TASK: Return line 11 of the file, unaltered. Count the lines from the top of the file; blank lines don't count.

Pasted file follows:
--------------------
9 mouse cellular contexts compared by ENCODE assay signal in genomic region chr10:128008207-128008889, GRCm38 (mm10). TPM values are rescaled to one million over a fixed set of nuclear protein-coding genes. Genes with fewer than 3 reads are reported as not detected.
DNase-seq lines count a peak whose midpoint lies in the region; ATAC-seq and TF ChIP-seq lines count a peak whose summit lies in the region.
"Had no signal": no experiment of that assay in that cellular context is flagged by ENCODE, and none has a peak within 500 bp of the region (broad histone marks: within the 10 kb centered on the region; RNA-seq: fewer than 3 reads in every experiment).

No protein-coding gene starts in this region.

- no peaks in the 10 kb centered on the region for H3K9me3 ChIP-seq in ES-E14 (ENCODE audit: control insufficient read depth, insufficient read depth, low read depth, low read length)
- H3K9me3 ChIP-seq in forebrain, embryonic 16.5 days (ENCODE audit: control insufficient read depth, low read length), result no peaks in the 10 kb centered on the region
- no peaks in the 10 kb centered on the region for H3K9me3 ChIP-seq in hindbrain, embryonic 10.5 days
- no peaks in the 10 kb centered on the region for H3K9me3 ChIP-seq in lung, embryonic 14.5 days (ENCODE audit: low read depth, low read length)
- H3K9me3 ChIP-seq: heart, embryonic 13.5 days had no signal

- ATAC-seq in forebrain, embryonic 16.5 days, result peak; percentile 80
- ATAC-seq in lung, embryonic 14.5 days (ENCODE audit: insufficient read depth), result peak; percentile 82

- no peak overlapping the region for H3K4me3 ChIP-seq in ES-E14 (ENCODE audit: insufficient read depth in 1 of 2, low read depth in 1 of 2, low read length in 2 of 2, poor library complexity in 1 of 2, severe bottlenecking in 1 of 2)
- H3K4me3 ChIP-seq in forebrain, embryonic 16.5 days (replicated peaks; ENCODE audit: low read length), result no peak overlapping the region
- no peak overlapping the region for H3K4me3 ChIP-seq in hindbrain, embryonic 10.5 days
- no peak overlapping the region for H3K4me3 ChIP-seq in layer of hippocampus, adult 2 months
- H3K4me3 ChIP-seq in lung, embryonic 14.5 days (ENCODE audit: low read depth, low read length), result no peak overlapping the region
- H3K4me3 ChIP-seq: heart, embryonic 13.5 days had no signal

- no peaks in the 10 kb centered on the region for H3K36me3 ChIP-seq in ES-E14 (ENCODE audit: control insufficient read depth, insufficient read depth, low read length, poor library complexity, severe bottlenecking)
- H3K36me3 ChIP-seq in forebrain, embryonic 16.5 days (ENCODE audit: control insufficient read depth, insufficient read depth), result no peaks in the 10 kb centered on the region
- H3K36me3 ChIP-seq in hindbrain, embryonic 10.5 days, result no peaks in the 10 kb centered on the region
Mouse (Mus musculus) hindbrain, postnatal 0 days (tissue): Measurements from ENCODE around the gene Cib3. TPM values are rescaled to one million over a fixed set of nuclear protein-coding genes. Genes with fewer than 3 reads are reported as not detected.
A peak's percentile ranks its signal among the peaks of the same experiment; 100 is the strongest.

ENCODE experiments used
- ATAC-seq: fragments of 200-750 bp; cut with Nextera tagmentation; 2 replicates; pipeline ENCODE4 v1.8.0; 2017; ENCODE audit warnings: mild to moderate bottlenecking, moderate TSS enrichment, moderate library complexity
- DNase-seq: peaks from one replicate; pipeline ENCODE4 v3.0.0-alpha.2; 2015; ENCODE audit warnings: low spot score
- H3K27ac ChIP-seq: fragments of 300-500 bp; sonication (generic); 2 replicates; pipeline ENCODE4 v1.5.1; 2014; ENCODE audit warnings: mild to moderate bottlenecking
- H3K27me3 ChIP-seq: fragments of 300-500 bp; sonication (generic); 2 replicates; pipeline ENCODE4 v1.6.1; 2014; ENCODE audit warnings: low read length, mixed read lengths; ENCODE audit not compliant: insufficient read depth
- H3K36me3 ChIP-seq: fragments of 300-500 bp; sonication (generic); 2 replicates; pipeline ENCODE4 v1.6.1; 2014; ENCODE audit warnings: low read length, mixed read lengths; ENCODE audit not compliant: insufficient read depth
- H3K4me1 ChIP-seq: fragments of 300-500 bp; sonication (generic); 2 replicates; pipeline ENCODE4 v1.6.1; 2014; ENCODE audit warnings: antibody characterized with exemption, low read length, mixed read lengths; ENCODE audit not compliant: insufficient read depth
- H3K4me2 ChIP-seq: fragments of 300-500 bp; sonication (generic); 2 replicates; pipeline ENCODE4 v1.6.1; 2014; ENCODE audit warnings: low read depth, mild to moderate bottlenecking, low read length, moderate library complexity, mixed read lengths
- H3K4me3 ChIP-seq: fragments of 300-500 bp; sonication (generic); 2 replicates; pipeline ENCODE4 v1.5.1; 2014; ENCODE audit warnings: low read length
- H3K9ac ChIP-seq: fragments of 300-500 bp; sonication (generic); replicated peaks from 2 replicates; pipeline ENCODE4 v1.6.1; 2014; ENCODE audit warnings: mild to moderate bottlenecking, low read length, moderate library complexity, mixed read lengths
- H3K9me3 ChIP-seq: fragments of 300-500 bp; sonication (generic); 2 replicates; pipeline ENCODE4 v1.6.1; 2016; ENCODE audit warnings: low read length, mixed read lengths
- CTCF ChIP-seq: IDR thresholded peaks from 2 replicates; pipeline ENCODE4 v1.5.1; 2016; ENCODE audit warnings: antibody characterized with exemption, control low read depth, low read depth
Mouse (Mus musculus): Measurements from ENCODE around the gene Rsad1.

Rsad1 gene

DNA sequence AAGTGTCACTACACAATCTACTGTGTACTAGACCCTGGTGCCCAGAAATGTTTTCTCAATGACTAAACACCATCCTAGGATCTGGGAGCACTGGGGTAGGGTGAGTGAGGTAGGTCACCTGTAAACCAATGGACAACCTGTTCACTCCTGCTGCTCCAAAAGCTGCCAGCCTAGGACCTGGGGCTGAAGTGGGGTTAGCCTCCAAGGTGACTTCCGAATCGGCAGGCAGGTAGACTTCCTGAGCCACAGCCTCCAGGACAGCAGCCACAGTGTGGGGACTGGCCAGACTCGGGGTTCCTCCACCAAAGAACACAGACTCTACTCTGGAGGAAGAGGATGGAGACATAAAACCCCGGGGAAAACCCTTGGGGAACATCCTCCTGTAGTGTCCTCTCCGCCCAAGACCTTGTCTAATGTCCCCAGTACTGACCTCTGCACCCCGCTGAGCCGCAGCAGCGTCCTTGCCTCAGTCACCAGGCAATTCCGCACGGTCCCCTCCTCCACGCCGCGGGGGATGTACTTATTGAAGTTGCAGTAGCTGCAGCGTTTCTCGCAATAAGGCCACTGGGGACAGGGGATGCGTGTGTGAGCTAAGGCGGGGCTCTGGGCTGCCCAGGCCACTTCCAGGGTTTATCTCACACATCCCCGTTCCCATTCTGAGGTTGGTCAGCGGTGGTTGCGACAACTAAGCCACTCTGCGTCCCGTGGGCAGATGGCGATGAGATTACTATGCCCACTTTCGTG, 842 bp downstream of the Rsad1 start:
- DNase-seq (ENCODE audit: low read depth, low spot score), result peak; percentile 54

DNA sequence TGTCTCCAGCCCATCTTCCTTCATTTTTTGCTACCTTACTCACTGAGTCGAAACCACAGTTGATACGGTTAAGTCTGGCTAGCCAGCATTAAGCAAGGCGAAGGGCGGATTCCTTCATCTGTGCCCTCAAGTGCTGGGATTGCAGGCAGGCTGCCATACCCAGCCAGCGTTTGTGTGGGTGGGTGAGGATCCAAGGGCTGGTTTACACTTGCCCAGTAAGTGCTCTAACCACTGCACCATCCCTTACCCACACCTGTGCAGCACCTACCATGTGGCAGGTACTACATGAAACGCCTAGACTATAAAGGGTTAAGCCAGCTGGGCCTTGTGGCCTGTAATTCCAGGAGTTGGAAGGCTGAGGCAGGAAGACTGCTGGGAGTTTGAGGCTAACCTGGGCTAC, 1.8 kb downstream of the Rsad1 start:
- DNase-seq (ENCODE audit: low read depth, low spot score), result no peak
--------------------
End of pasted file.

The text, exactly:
- ATAC-seq in lung, embryonic 14.5 days (ENCODE audit: insufficient read depth), result peak; percentile 82